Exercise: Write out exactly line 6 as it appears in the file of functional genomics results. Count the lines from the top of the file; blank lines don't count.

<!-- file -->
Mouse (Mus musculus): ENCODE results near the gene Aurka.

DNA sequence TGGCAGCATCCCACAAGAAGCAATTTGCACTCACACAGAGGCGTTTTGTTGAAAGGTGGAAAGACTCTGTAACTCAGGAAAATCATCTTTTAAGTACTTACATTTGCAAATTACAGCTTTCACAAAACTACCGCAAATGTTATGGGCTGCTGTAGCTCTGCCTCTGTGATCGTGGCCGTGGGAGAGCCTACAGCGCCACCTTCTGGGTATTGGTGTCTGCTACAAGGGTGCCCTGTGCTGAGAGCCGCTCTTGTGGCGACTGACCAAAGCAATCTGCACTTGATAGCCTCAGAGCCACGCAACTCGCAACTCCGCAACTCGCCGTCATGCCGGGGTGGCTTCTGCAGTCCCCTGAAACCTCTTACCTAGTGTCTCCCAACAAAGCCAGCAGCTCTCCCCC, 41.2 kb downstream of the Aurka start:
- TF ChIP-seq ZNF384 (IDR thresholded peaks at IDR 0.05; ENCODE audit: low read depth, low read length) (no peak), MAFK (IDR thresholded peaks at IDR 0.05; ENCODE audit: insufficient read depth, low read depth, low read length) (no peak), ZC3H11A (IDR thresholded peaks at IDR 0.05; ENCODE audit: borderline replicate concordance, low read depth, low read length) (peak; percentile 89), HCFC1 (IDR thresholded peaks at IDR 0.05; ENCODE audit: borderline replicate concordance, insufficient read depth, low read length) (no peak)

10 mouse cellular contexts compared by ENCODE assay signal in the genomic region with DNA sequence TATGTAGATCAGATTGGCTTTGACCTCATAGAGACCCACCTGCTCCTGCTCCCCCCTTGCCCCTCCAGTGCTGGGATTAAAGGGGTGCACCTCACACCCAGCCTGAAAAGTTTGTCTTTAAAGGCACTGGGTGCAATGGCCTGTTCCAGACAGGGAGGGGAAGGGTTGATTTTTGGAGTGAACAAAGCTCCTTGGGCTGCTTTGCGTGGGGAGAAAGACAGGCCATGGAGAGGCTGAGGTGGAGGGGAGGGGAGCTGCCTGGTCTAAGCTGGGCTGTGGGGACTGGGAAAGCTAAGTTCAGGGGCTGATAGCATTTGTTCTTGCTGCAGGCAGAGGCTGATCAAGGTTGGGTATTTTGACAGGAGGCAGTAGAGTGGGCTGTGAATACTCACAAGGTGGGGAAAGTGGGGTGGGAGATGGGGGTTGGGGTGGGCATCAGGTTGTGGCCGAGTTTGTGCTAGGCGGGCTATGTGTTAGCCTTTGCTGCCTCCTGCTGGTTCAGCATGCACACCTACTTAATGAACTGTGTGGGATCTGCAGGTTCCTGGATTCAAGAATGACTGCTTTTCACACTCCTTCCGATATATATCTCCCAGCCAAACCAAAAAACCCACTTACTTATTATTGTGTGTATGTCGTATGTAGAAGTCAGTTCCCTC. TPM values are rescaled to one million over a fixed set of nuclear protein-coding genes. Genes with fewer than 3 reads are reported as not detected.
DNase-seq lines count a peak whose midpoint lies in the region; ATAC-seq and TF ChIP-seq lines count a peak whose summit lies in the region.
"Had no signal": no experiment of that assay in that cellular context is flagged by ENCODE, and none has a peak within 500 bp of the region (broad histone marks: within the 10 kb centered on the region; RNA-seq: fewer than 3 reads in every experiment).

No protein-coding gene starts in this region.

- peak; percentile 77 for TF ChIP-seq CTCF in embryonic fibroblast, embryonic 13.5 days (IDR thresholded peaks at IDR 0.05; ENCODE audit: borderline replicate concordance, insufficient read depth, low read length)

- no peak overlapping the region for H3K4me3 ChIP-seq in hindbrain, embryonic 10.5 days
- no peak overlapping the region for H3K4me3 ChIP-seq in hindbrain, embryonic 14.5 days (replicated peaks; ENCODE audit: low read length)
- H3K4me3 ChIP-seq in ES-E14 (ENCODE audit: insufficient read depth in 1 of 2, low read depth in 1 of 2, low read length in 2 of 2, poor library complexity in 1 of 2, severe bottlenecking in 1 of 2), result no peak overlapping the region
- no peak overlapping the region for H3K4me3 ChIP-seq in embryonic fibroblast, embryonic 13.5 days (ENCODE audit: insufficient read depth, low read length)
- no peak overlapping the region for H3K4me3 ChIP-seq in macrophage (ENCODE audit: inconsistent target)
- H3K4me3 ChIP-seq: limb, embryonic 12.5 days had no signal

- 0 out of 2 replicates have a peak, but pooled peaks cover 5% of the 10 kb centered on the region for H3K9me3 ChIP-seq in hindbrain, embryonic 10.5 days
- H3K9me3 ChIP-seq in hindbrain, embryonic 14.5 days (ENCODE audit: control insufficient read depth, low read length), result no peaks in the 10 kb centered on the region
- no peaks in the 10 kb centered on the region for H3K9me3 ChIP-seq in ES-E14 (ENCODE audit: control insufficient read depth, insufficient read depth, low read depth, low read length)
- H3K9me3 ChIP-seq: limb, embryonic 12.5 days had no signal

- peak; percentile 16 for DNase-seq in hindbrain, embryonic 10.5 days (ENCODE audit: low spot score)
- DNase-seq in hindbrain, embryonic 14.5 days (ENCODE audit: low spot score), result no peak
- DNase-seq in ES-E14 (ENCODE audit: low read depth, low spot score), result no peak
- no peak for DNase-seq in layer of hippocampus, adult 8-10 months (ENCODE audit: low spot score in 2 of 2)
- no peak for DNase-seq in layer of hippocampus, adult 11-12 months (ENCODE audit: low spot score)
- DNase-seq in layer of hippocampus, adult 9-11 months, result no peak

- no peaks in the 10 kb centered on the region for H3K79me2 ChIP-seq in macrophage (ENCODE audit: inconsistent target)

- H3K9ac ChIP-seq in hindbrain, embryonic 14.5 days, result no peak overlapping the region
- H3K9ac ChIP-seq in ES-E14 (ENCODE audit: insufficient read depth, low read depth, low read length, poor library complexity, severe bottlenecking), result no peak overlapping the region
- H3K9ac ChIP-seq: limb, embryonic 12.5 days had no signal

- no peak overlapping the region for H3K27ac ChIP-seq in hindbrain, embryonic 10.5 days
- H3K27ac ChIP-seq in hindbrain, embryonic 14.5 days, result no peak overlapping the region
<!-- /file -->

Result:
"Had no signal": no experiment of that assay in that cellular context is flagged by ENCODE, and none has a peak within 500 bp of the region (broad histone marks: within the 10 kb centered on the region; RNA-seq: fewer than 3 reads in every experiment).